Suboxone: How does it compare to Methadone?

Both Methadone and Suboxone are used in the treatment for opioid (narcotic) addictions as a way to keep addicts in treatment, avoid withdrawal symptoms, and also reduce the risk of sharing needles. Use of opiate drugs can lead to exposure to diseases such as HIV and hepatitis.

Suboxone is not a drug that is taken on an ‘as needed’ basis. It’s prescribed by a doctor and because of its effects it can be considered ‘addictive,’ or the person can become physically dependent, but only if the he or she stops taking the medicine too quickly. Withdrawal symptoms will occur in that situation. Therefore speaking with a doctor regarding gradually reducing the dosage to avoid or even minimize the withdrawal is highly suggested.

Methadone, however, is a drug that a majority of addicts stay on indefinitely. Oftentimes, depending on the patient, and this seems to be a growing trend, doctors will recommend daily visits to a licensed clinic or pharmacy every day to receive a dosage. The reason they might do this is to prevent Methadone to be sold on the streets.  Methadone withdrawal overall is also harder to get through than Suboxone withdrawal.

The overall cost is different as well. Methadone is very inexpensive and is a better, if not more viable option for those without insurance, and many methadone clinics also offer financial assistance. Suboxone, on the other hand, is much more expensive, so having insurance or a means to pay for it is helpful. Suboxone last longer and it can be taken home and used on an outpatient basis. There isn’t a need to head to a clinic daily.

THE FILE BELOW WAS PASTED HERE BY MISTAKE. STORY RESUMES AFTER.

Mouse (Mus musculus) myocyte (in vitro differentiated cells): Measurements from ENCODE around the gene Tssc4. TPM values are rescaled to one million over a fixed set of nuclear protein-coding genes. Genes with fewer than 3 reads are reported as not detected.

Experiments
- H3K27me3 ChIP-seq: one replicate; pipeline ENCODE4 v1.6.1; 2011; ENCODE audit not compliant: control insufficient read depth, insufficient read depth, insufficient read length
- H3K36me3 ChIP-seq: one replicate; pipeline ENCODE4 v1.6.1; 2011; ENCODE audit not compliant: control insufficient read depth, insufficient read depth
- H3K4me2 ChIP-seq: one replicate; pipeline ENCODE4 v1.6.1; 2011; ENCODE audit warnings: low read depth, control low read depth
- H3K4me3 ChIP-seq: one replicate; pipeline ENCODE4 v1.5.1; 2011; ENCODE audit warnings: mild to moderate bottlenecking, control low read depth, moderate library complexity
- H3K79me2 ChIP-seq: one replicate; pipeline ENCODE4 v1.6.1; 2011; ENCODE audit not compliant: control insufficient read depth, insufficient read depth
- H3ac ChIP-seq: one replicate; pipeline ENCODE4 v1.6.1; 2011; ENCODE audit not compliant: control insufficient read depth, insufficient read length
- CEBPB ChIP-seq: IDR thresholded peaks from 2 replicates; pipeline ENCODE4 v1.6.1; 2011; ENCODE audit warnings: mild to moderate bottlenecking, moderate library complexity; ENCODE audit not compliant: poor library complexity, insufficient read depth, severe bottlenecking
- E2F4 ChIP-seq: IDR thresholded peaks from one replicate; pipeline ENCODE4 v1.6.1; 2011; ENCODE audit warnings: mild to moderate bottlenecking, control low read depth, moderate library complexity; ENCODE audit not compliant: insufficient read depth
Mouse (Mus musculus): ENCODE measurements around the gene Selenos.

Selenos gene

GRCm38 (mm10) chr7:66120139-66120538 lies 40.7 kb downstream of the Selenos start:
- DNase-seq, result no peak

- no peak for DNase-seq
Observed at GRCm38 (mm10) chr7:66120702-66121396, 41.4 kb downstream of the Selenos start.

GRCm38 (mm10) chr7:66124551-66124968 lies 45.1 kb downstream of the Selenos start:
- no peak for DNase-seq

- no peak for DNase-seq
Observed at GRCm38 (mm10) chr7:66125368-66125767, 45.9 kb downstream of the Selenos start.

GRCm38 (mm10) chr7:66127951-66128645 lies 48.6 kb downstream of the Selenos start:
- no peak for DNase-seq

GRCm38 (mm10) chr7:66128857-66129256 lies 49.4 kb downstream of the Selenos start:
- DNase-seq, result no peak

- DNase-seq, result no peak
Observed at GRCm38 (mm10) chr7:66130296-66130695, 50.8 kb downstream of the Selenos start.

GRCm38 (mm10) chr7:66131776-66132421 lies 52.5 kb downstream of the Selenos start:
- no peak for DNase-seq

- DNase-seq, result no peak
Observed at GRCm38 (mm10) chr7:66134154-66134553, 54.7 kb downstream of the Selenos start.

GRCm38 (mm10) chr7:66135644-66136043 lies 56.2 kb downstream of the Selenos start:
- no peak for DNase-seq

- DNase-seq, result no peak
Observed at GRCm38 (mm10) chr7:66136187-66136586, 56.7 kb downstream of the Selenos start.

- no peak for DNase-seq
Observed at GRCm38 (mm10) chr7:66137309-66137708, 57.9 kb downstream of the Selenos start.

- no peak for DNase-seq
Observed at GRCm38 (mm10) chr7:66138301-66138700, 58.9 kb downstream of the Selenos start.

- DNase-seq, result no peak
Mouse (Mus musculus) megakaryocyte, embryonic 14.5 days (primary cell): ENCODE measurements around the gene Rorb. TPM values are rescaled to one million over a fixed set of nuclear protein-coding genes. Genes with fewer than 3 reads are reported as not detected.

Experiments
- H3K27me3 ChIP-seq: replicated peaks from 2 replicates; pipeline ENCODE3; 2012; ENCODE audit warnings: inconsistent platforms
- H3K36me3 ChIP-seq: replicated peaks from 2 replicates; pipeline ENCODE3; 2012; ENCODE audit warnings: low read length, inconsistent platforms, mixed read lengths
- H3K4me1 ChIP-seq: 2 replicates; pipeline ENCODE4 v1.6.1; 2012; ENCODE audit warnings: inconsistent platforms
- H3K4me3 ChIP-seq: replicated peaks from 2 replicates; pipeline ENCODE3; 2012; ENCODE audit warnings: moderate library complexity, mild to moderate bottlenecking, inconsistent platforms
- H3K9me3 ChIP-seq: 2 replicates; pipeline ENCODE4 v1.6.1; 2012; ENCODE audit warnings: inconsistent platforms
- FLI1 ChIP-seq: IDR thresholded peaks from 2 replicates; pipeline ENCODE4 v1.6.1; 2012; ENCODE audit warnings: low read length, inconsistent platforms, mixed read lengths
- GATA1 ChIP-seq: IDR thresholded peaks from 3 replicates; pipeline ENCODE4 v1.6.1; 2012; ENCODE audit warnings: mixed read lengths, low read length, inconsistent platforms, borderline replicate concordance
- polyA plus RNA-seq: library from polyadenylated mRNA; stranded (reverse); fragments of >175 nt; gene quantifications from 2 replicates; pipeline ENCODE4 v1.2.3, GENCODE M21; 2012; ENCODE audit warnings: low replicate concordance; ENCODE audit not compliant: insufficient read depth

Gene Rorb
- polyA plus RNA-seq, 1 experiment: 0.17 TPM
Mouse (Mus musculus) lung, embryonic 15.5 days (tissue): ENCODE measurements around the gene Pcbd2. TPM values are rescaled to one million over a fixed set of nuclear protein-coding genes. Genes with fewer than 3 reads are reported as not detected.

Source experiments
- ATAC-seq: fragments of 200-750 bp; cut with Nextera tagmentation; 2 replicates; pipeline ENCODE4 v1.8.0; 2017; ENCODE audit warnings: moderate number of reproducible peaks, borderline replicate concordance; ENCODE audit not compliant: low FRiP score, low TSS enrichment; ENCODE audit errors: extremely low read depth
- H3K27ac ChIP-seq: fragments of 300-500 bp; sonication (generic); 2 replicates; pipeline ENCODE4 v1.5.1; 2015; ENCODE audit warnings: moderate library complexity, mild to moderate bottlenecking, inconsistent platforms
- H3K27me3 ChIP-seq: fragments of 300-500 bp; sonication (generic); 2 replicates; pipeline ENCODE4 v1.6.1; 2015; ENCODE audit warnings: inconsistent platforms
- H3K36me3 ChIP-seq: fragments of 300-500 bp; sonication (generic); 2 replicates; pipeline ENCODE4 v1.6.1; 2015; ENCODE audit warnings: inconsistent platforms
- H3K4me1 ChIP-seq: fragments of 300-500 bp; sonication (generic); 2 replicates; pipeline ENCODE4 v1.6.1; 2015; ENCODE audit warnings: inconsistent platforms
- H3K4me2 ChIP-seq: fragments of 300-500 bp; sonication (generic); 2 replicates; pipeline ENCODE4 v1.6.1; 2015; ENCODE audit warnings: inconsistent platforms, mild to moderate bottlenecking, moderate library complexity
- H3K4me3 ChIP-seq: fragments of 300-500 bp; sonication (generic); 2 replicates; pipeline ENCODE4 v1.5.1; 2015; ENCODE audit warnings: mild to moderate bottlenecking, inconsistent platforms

As with all drug interactions, it is also important to let family members know about Suboxone and Methadone usage. In case of an emergency, the staff in an emergency room will be better equipped to handle a patient. Death could occur if a tranquilizer is administered.

These options are only part of a recovery program. Recovery is a life-long process and should be only part of a treatment plan. Support groups, counseling, and making life changes are necessary to remain drug free. 

Pat Moore Foundation teams up with D’Amore Healthcare. D'Amore Healthcare specializes in treating mental health and behavioral illness along with the wide variety of addictions such as alcoholism, opiate addiction, cocaine addiction, crystal meth addiction, and prescription drug abuse.

Our caring, qualified staff is here for you. If you have any questions regarding help for yourself or a loved one please contact our us anytime 24 hours a day at 714.375.1110 or fill out the contact form.


You DO NOT have to go to a Methadone Clinic every day. I go weekly and have been on the program 12 years It is a life saver. The Truth about Methadone needs to be researched before people go and put things on websites that are not true. We are lied to enough, and since our very lives depend on knowing the truth .. we need to learn it.

Response to Methadone Education

Dear Anonymous;

Thank you for your comment in our blog section. We've read through and do agree with you that there are some who can go to a clinic weekly.

We understand that no two addicts are alike, and methadone is prescribed on and individual basis. What works for one addict doesn't always work for someone else. As it's never our intention to mislead anyone, we understand how that reads that way.

Again, Thank you for your comment.

Recovery Rob.

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